Hearing problems and hearing technology solutions. Ultrasound. Deafness. Advancing age and hearing loss. Soundwave and equalizer bars with human ear

Are you familiar with what a cyborg is? You likely imagine a half human, half machine when you think of a cyborg, especially if you love science fiction movies (these characters are usually cleverly utilized to touch on the human condition). Hollywood cyborgs can seem wildly outlandish.

But actually, someone wearing something as basic as a pair of glasses could be considered a cyborg. The glasses, in fact, are a technology that has been integrated into a biological process.

These technologies typically add to the human condition. So you’re actually the coolest kind of cyborg in the world if you’re using an assistive listening device. And the best part is that the technology doesn’t end there.

Hearing loss negative aspects

Hearing loss certainly comes with some negatives.

It’s difficult to follow the plot when you go see a movie. It’s even harder to make out what your grandkids are talking about (part of this is because you have no clue what K-pop is, and you never will, but mostly it’s because of hearing loss). And this can impact your life in very profound (often negative) ways.

Left unchecked, the world can become pretty quiet. This is where technology comes in.

How can technology help with hearing loss?

Broadly speaking, technology that helps you have better hearing is lumped into the category of “assistive listening devices”. That sounds rather technical, right? The question may arise: exactly what are assistive listening devices? Where can I get assistive listening devices? What challenges will I confront?

These questions are all standard.

Usually, hearing aids are what we think of when we consider hearing aid technology. That’s logical, as hearing aids are an essential part of treating hearing loss. But they’re also just the beginning, there are numerous kinds of assistive hearing devices. And, used properly, these hearing devices can help you more completely enjoy the world around you.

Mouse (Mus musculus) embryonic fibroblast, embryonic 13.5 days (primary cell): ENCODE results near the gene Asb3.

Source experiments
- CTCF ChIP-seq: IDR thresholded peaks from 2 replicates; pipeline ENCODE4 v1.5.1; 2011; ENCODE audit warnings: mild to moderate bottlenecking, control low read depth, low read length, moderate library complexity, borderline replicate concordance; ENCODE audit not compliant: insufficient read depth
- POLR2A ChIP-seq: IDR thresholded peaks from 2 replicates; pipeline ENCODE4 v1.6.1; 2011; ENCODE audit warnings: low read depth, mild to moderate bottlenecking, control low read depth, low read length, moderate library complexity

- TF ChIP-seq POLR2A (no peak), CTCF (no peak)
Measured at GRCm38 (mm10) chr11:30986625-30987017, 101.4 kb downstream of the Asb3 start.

What are the different types of assistive listening devices?

Induction loops

Often called a “hearing loop,” the technology behind an induction loop sounds really complex (there are electromagnetic fields involved). Here’s what you need to know: places with hearing loops are typically well marked with signage and they can help individuals with hearing aids hear more clearly, even in noisy settings.

Basically, hearing loops use magnetic fields to make a speaker’s voice more clear. Here are some examples of when an induction loop can be helpful:

  • Lobbies, waiting rooms, and other loud places.
  • Venues that tend to have lots of echoes or have low-quality acoustics.
  • Events that rely on amplified sound (like presentations or even movies).

FM systems

An FM hearing assistance system works much like a radio or a walkie-talkie. In order for this system to function, you need two elements: a transmitter (normally a microphone or sound system) and a receiver (often in the form of a hearing aid). FM systems are useful for:

  • Anybody who wants to listen to sound systems that use amplification (this includes things like a speaker during a presentation or dialogue during a movie).
  • Courtrooms and other government or civil places.
  • Conferences, classrooms, and other educational events.
  • Anyplace that is loud and noisy, especially where that noise makes it difficult to hear.

Infrared systems

There are similarities between an infrared system and an FM system. It’s composed of a receiver and an amplifier. Usually, the receiver is worn around the neck with an IR system. IR hearing assistance systems are great for:

  • People who use cochlear implants or hearing aids.
  • Indoor settings. IR systems are frequently effected by strong sunlight. So this kind of technology works best in indoor settings.
  • When you’re listening to one main person speaking.

Personal amplifiers

Personal amplifiers are sort of like hearing aids, but less specialized and less powerful. They’re generally made of a speaker and a microphone. The microphone picks up sounds and amplifies them through a speaker. Personal amplifiers may seem like a tricky option since they come in several styles and types.